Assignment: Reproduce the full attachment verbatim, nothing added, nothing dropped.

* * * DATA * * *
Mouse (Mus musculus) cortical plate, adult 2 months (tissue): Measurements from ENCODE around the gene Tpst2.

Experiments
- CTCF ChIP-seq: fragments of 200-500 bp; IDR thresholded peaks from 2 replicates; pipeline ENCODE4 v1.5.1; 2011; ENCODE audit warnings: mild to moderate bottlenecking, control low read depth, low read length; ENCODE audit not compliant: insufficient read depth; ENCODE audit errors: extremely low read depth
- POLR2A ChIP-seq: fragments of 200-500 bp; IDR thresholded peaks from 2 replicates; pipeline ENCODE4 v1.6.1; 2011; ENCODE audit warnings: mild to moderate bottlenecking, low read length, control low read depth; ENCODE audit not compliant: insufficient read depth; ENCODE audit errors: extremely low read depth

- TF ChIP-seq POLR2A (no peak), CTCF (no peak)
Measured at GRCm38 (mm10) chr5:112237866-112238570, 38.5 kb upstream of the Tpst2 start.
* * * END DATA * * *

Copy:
Mouse (Mus musculus) cortical plate, adult 2 months (tissue): Measurements from ENCODE around the gene Tpst2.

Experiments
- CTCF ChIP-seq: fragments of 200-500 bp; IDR thresholded peaks from 2 replicates; pipeline ENCODE4 v1.5.1; 2011; ENCODE audit warnings: mild to moderate bottlenecking, control low read depth, low read length; ENCODE audit not compliant: insufficient read depth; ENCODE audit errors: extremely low read depth
- POLR2A ChIP-seq: fragments of 200-500 bp; IDR thresholded peaks from 2 replicates; pipeline ENCODE4 v1.6.1; 2011; ENCODE audit warnings: mild to moderate bottlenecking, low read length, control low read depth; ENCODE audit not compliant: insufficient read depth; ENCODE audit errors: extremely low read depth

- TF ChIP-seq POLR2A (no peak), CTCF (no peak)
Measured at GRCm38 (mm10) chr5:112237866-112238570, 38.5 kb upstream of the Tpst2 start.